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J Clin Pathol 56:389-393 doi:10.1136/jcp.56.5.389
  • Original article

The role of antitissue transglutaminase assay for the diagnosis and monitoring of coeliac disease: a French–Italian multicentre study

  1. E Tonutti1,
  2. D Visentini1,
  3. N Bizzaro2,
  4. M Caradonna3,
  5. L Cerni3,
  6. D Villalta4,
  7. R Tozzoli5,
  8. the French–italian Laboratory Study Group On Coeliac Disease
  1. 1Istituto di Chimica Clinica, Azienda Ospedaliera S. Maria della Misericordia, 33100 Udine, Italy
  2. 2Laboratorio di Patologia Clinica, Ospedale Civile, 30027 S. Donà di Piave (VE), Italy
  3. 3Eurospital S.p.A., via Flavia 122, 34127 Trieste, Italy
  4. 4Servizio di Immunologia e Microbiologia, Azienda Ospedaliera S. Maria degli Angeli, 33170 Pordenone, Italy
  5. 5Laboratorio di Chimica Clinica e Microbiologia, Ospedale Civile, 33053 Latisana (UD), Italy
  1. Correspondence to:
 Dr E Tonutti, Istituto di Chimica Clinica, Azienda Ospedaliera S. Maria della Misericordia, 33100 Udine, Italy;
 labanalisi{at}aoud.sanita.fvg.it
  • Accepted 7 January 2003

Abstract

Aims: Tissue transglutaminase (tTG) was recently identified as the major autoantigen in coeliac disease. The aim of this multicentre study was to evaluate the impact of a new immunoenzymatic assay for the detection of IgA anti-tGT antibodies.

Methods: Seventy four Italian and French clinical laboratories participated in this study; anti-tTG IgA with an enzyme linked immunosorbent assay (ELISA) method using guinea pig liver extract as the coating antigen, anti-endomysium IgA autoantibodies (EMA), and total serum IgA were determined in 7948 patients, 1162 of whom had coeliac disease (737 untreated cases and 425 on a gluten free diet). A proportion of the sera were then sent to a reference laboratory for anti-tTG retesting with an ELISA method using recombinant human tTG antigen.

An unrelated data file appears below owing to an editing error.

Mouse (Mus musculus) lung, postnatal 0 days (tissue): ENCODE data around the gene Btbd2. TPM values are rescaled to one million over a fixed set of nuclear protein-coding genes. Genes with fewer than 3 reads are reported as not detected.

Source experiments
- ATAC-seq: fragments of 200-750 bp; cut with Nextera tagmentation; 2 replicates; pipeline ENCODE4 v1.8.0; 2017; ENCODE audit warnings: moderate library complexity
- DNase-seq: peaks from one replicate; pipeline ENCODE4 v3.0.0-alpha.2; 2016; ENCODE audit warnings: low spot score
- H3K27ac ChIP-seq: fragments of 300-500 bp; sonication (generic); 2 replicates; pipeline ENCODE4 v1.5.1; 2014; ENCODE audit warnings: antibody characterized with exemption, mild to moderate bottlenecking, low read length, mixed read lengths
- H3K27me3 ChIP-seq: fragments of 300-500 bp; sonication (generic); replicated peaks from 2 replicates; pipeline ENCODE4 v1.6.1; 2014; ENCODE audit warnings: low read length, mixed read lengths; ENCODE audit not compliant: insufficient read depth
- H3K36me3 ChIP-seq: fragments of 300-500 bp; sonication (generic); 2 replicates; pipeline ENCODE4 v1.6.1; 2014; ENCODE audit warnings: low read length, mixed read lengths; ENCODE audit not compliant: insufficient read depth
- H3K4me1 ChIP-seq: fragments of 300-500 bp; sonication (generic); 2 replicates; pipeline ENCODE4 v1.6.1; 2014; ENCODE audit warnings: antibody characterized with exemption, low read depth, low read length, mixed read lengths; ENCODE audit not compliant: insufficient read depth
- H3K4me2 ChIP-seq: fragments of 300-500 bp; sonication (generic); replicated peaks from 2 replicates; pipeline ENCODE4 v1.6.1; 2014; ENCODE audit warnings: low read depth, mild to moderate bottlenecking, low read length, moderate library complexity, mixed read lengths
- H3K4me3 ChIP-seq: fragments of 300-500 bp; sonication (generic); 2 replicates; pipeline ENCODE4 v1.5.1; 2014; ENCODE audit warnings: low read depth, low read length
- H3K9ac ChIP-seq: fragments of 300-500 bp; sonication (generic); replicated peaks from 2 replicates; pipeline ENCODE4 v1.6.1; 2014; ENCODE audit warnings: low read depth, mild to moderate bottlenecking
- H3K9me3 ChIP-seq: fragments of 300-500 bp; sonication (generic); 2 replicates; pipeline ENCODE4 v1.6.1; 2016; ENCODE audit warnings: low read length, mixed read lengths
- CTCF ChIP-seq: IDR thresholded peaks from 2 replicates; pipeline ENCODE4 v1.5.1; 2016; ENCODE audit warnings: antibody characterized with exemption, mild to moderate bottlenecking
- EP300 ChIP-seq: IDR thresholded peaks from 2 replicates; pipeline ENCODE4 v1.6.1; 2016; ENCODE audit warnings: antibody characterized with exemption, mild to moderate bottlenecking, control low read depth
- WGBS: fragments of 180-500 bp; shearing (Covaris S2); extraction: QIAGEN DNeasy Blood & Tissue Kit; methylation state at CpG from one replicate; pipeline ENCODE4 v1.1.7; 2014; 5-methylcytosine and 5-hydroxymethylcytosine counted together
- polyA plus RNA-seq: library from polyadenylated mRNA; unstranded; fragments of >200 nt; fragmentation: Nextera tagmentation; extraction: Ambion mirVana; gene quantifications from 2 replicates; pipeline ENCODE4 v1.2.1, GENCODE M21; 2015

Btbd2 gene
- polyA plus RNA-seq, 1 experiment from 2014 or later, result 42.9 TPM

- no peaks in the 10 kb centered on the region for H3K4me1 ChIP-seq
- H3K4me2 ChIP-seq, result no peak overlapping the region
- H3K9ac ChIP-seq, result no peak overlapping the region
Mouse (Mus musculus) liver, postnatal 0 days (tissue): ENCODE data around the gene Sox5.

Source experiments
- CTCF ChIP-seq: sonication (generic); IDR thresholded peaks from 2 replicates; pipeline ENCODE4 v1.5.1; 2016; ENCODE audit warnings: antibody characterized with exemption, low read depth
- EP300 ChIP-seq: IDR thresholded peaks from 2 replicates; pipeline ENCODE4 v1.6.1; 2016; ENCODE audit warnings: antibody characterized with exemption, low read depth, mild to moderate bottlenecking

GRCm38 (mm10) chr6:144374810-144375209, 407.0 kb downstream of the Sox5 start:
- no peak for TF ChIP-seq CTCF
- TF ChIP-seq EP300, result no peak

Results: Seven thousand four hundred and fifty eight (93.8%) sera were EMA/antiguinea pig tTG concordant (positive or negative); 490 (6.2%) were non-concordant. The sensitivity of EMA and antiguinea pig tTG in the 737 untreated patients with coeliac disease was 92.1% and 94.8%, respectively, and the specificity was 99.8% and 99.2%, respectively. Retesting of the discordant sera showed that of the 162 sera classified as EMA negative/antiguinea pig tTG positive, only 49 were positive for human recombinant anti-tTG, and that 39 of these were also EMA positive. Furthermore, of the 36 sera classified as EMA positive/antiguinea pig tTG negative, only two were confirmed as EMA positive.

Conclusions: The antiguinea pig tTG assay is more sensitive but less specific than EMA, whereas the antihuman recombinant tTG assay is far more specific and just as sensitive as antiguinea pig tTG. Testing for EMA presents considerable interpretative problems and is difficult to standardise.

Footnotes

  • Conflict of interest: Dr Caradonna and Dr Cerni are employed by Eurospital S.r.l.